To search for model legislation, research, reports, and more, type your area of interest into the search bar above. You can filter your search by state, level of government, document type, and policy area to match the info you need to your unique community’s progressive goals.
Cities and counties from across the nation are pioneering new clean energy solutions that could help end our nation’s oil addiction and create good jobs, according to the most recent report from the Apollo Alliance. Four Ohio municipalities: Bowling Green, Canton, Cincinnati, Cleveland, are highlighted in the national report. Policy Matters Ohio, Apollo’s Ohio partner, is thrilled that New Energy for Cities highlights dozens of representative municipal programs that promote renewable power, reduce oil consumption, make buildings more efficient and promote smart growth. The mission of Ohio Apollo is to work with Ohio’s cities to adopt these policies and create jobs through environmentally sound and energy efficient solutions.
Small businesses are the lifeblood of the economy in the United States. Based on data from the U.S. Census Bureau, the Office of Advocacy at the U.S. Small Business Administration documented that small businesses accounted for over 92% of the net new jobs creation between 1989 and 2003. The smallest among the small businesses (those employing fewer than 20 employees) accounted for 85% of the net new job creation over the same period. In essence, the vast majority of the new jobs created in the economy come from the very small businesses. Of the total 21.8 million jobs created between 1989 and 2003, small businesses under 20 employees created 18.6 million jobs, small businesses with between 20 and 500 employees created 1.5 million jobs, and large businesses and companies (with over 500 employees) created only 1.7 million jobs. Similarly, while small businesses created net new jobs in 12 of those 14 years, large businesses eliminated more jobs than they created in 5 of those 14 years.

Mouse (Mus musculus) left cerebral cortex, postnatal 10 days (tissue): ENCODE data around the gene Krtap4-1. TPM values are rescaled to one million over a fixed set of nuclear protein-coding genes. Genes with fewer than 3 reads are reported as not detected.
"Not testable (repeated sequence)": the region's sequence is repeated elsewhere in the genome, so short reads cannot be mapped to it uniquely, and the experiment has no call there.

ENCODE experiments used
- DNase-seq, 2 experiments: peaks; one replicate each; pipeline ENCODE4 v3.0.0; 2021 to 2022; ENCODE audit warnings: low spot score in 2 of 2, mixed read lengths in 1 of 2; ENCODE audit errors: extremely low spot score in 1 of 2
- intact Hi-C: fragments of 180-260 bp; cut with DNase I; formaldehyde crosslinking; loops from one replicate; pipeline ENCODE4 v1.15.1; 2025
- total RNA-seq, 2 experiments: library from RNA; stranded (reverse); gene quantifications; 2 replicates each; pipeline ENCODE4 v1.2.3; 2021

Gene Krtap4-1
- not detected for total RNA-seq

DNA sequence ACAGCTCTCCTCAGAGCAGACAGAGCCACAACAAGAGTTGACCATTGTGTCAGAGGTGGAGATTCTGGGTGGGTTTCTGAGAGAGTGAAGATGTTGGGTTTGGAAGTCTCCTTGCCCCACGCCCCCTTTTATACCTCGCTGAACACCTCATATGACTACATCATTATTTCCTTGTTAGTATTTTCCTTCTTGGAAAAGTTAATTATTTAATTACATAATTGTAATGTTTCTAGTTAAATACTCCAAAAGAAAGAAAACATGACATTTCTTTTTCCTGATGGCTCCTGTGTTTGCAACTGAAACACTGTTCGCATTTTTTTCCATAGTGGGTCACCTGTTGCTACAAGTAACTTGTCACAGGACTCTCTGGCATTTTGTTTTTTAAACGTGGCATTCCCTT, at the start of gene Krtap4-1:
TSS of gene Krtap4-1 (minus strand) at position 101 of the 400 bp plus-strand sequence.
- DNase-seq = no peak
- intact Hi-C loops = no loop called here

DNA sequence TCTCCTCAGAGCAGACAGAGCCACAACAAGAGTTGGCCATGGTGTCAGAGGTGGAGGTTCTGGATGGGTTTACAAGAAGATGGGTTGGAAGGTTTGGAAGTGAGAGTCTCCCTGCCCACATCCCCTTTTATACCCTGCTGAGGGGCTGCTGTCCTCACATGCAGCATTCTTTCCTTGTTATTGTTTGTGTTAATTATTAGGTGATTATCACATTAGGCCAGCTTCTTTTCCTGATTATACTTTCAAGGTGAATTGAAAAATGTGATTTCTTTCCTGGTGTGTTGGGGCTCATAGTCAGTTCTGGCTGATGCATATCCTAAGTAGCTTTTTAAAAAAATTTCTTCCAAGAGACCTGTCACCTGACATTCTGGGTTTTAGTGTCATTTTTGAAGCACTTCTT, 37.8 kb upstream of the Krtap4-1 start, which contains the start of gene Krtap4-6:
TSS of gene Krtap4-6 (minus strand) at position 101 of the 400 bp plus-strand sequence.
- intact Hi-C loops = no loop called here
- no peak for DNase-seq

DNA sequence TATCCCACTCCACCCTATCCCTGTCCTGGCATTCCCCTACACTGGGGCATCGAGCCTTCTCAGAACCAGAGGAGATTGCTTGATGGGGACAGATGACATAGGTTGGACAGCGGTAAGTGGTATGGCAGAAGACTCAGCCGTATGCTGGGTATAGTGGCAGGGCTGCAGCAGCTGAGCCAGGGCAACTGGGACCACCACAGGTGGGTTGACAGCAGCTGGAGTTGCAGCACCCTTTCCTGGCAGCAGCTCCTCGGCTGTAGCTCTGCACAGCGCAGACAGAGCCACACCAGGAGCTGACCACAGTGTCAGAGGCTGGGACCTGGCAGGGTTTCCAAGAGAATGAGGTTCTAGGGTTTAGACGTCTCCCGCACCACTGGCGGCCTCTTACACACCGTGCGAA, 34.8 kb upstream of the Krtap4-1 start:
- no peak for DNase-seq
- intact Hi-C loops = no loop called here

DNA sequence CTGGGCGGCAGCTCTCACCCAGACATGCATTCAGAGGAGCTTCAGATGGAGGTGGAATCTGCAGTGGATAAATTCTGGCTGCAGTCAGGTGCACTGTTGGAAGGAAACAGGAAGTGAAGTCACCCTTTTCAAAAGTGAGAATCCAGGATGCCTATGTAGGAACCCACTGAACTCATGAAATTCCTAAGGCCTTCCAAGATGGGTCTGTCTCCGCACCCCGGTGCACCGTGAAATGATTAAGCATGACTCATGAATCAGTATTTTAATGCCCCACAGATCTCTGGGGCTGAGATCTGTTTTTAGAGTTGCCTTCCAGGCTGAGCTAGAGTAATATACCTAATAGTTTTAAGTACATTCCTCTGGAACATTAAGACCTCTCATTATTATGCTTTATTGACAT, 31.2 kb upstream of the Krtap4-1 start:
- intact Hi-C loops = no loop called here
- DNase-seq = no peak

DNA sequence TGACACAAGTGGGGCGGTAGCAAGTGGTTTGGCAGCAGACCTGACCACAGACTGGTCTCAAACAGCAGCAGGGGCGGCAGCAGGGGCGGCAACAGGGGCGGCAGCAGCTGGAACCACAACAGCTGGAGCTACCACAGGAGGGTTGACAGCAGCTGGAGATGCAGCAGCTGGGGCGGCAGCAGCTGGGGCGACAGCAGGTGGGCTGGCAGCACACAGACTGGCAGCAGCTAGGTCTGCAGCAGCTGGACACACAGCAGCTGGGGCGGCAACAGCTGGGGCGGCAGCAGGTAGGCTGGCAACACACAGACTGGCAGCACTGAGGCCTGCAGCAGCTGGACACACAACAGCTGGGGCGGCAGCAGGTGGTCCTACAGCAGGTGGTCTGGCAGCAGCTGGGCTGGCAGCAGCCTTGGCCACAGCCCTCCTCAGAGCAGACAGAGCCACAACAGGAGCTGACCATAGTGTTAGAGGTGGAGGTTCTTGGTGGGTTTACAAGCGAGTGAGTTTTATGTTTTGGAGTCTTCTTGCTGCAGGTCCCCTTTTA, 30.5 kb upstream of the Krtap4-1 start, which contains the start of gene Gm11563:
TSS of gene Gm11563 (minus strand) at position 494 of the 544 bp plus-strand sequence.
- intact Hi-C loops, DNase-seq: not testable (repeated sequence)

A city thrives when its residents thrive. Yet many families, even though they are employed fulltime, continue to struggle to meet their families' basic needs. Local elected officials across the country have discovered a way to strengthen working families while bringing more federal dollars into the local economy: by connecting eligible workers to the Earned Income Tax Credit (EITC).
Suffering from years of disinvestment and persistently high rates of poverty, this case study shows how Memphis city officials joined forces with the private and nonprofit sectors to have a collective impact on some of the city's most pressing social issues.
If you want to encourage a behaviour, make it Easy, Attractive, Social and Timely (EAST). These four simple principles for applying behavioural insights are based on the Behavioural Insights Team's own work and the wider academic literature. There is a large body of evidence on what influences behaviour, and we do not attempt to reflect all its complexity and nuances here. But we have found that policy makers and practitioners find it useful to have a simple, memorable framework to think about effective behavioural approaches.
An analysis of more than 4,200 economic development incentive awards in 14 states finds that large companies received dominant shares, ranging between 80 and 96 percent of their dollar values. The deals, worth more than $3.2 billion, were granted in recent years by programs that, on their faces, are equally accessible to small and large companies. Yet big businesses overall were awarded 90 percent of the dollars from the programs analyzed, indicating a profound bias against small businesses.